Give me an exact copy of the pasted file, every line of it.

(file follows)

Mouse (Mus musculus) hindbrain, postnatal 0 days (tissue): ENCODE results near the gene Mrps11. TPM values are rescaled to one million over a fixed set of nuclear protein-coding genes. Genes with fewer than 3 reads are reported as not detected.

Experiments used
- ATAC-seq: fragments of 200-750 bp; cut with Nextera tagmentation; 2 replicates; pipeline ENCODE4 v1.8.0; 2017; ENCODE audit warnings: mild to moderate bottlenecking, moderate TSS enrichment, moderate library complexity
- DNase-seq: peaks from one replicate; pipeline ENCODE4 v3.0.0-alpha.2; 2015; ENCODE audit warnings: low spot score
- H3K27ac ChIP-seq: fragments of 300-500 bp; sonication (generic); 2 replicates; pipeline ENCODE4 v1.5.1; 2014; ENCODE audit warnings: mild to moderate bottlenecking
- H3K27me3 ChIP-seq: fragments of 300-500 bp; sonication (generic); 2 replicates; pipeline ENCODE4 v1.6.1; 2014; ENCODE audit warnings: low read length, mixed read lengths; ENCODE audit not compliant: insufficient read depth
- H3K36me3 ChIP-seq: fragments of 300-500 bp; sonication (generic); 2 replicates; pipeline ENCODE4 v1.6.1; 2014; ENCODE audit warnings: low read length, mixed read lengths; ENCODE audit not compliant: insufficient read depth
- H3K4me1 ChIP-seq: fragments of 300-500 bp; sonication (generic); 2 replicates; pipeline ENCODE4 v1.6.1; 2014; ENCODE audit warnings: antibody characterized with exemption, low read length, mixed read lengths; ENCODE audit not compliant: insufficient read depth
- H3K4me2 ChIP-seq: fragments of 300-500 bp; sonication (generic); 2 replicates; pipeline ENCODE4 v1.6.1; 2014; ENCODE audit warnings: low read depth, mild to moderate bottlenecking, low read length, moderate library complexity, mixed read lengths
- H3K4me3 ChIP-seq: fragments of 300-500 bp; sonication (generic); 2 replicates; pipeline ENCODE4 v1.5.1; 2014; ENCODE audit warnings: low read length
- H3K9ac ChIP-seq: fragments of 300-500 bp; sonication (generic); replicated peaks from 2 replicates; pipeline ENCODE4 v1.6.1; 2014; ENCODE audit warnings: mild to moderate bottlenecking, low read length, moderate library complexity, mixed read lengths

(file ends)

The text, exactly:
Mouse (Mus musculus) hindbrain, postnatal 0 days (tissue): ENCODE results near the gene Mrps11. TPM values are rescaled to one million over a fixed set of nuclear protein-coding genes. Genes with fewer than 3 reads are reported as not detected.

Experiments used
- ATAC-seq: fragments of 200-750 bp; cut with Nextera tagmentation; 2 replicates; pipeline ENCODE4 v1.8.0; 2017; ENCODE audit warnings: mild to moderate bottlenecking, moderate TSS enrichment, moderate library complexity
- DNase-seq: peaks from one replicate; pipeline ENCODE4 v3.0.0-alpha.2; 2015; ENCODE audit warnings: low spot score
- H3K27ac ChIP-seq: fragments of 300-500 bp; sonication (generic); 2 replicates; pipeline ENCODE4 v1.5.1; 2014; ENCODE audit warnings: mild to moderate bottlenecking
- H3K27me3 ChIP-seq: fragments of 300-500 bp; sonication (generic); 2 replicates; pipeline ENCODE4 v1.6.1; 2014; ENCODE audit warnings: low read length, mixed read lengths; ENCODE audit not compliant: insufficient read depth
- H3K36me3 ChIP-seq: fragments of 300-500 bp; sonication (generic); 2 replicates; pipeline ENCODE4 v1.6.1; 2014; ENCODE audit warnings: low read length, mixed read lengths; ENCODE audit not compliant: insufficient read depth
- H3K4me1 ChIP-seq: fragments of 300-500 bp; sonication (generic); 2 replicates; pipeline ENCODE4 v1.6.1; 2014; ENCODE audit warnings: antibody characterized with exemption, low read length, mixed read lengths; ENCODE audit not compliant: insufficient read depth
- H3K4me2 ChIP-seq: fragments of 300-500 bp; sonication (generic); 2 replicates; pipeline ENCODE4 v1.6.1; 2014; ENCODE audit warnings: low read depth, mild to moderate bottlenecking, low read length, moderate library complexity, mixed read lengths
- H3K4me3 ChIP-seq: fragments of 300-500 bp; sonication (generic); 2 replicates; pipeline ENCODE4 v1.5.1; 2014; ENCODE audit warnings: low read length
- H3K9ac ChIP-seq: fragments of 300-500 bp; sonication (generic); replicated peaks from 2 replicates; pipeline ENCODE4 v1.6.1; 2014; ENCODE audit warnings: mild to moderate bottlenecking, low read length, moderate library complexity, mixed read lengths